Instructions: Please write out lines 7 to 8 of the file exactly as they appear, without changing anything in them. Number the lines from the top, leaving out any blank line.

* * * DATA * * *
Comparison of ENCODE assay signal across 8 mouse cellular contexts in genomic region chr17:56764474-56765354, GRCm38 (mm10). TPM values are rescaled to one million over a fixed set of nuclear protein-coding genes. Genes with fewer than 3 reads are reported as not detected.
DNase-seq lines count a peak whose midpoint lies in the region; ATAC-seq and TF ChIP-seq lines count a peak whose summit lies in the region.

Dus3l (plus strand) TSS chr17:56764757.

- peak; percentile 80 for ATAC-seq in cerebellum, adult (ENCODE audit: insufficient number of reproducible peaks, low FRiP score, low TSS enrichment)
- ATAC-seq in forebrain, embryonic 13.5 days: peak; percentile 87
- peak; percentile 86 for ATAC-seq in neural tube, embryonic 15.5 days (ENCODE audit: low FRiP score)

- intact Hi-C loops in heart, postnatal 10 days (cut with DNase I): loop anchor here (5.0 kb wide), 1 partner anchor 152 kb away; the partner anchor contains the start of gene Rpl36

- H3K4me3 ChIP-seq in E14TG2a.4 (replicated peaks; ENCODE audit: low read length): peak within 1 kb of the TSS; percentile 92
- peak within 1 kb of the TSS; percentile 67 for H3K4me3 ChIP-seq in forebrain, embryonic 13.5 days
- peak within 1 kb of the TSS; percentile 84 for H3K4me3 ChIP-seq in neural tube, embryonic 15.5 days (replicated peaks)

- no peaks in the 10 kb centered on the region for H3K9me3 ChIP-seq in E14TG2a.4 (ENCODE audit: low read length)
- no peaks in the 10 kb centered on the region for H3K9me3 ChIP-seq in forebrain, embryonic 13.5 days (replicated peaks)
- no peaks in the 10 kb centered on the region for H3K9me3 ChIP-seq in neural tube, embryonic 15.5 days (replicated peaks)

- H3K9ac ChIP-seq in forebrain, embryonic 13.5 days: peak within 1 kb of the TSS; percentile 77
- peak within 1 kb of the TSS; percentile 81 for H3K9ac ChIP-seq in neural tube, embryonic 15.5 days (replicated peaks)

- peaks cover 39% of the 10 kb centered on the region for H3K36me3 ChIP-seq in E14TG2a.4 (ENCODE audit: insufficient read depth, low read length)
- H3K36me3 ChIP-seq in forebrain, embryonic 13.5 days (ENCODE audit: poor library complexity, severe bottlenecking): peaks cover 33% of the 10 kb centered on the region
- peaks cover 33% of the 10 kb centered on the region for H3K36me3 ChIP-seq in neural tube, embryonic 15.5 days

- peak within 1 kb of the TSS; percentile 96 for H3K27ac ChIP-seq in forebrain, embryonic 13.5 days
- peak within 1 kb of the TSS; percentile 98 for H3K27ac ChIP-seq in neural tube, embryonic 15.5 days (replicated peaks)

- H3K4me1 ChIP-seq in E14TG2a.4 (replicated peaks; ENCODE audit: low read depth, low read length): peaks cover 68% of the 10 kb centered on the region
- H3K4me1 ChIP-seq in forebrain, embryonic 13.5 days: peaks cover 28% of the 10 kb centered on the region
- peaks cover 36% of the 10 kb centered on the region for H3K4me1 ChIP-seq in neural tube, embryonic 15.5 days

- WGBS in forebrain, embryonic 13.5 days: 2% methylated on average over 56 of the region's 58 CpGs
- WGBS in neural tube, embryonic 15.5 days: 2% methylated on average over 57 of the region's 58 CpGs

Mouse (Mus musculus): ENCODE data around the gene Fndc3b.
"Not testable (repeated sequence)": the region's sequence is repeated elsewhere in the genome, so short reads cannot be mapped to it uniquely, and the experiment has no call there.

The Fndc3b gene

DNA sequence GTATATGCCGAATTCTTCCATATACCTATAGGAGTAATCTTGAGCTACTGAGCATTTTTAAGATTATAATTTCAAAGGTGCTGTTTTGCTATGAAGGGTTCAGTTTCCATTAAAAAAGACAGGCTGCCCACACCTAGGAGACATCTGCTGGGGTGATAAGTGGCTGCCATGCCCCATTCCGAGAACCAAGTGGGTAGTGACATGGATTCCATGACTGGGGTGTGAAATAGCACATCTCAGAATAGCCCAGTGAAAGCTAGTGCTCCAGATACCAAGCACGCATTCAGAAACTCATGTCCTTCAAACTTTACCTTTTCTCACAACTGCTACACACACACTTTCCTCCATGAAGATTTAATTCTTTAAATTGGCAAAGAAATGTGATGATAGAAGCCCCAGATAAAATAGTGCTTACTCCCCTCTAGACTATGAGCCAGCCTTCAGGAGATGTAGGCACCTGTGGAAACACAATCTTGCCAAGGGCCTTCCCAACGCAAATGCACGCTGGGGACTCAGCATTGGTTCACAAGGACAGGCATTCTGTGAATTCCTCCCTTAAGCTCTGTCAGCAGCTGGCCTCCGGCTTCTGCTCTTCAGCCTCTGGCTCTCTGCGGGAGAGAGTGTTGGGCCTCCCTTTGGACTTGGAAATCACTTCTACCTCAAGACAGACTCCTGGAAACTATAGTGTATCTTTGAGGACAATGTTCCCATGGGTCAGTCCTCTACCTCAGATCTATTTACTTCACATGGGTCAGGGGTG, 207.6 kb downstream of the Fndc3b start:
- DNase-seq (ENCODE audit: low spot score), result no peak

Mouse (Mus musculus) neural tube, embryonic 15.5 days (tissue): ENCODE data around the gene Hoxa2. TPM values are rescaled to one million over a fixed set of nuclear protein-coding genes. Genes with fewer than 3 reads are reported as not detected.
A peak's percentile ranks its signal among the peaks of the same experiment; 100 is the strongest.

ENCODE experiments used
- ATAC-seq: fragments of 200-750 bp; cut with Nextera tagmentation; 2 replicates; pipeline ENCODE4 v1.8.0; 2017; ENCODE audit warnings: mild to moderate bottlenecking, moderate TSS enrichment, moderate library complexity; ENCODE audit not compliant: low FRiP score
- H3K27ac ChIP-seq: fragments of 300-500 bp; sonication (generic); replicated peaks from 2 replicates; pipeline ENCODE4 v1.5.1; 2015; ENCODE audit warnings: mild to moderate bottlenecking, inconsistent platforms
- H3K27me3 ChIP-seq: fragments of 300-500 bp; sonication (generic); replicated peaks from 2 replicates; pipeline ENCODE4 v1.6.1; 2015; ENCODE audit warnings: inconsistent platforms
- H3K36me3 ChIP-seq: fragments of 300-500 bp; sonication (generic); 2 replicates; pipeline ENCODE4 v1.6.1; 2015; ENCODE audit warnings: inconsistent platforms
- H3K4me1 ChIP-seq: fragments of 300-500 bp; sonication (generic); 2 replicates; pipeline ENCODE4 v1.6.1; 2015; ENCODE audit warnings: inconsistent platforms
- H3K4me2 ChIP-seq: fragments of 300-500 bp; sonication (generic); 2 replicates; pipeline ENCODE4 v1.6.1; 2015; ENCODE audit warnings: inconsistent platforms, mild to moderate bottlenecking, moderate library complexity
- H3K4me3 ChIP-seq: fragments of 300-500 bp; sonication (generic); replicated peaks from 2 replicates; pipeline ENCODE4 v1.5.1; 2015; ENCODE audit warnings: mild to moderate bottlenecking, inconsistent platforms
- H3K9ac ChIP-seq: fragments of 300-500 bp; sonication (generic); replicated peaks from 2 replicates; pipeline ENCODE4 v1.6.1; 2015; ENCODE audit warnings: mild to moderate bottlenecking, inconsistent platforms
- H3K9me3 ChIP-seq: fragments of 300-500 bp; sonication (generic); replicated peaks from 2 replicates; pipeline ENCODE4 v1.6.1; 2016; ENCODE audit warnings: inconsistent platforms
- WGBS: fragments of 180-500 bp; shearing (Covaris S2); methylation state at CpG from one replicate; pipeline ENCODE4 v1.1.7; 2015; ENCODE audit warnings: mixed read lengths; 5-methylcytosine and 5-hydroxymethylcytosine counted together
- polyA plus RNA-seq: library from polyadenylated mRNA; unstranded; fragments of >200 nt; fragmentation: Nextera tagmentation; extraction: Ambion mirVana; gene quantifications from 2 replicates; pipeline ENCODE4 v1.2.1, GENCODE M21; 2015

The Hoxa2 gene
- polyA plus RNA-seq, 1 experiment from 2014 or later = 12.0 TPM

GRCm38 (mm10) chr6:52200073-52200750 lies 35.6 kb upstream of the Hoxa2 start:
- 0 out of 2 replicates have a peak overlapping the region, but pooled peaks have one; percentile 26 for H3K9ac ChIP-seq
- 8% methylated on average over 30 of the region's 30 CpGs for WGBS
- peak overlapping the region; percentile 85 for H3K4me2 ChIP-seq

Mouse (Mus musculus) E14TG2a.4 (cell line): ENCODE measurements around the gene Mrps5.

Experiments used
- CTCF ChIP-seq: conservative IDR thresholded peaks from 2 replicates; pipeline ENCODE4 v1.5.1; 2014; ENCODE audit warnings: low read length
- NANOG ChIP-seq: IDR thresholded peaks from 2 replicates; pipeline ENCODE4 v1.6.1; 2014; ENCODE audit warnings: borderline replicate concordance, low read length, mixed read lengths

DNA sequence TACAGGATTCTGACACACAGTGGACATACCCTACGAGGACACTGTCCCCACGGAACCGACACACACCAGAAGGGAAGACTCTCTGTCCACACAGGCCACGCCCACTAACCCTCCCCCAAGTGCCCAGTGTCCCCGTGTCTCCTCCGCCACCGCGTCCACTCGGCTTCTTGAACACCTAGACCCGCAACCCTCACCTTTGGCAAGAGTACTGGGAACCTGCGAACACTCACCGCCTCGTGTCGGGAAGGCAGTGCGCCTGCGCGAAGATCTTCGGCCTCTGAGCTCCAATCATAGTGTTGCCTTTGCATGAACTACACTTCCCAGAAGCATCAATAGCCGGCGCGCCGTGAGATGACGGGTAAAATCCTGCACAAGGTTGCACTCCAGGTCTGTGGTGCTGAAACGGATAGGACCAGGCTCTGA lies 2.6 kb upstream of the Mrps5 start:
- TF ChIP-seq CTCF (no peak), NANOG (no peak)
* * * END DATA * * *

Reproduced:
- intact Hi-C loops in heart, postnatal 10 days (cut with DNase I): loop anchor here (5.0 kb wide), 1 partner anchor 152 kb away; the partner anchor contains the start of gene Rpl36

- H3K4me3 ChIP-seq in E14TG2a.4 (replicated peaks; ENCODE audit: low read length): peak within 1 kb of the TSS; percentile 92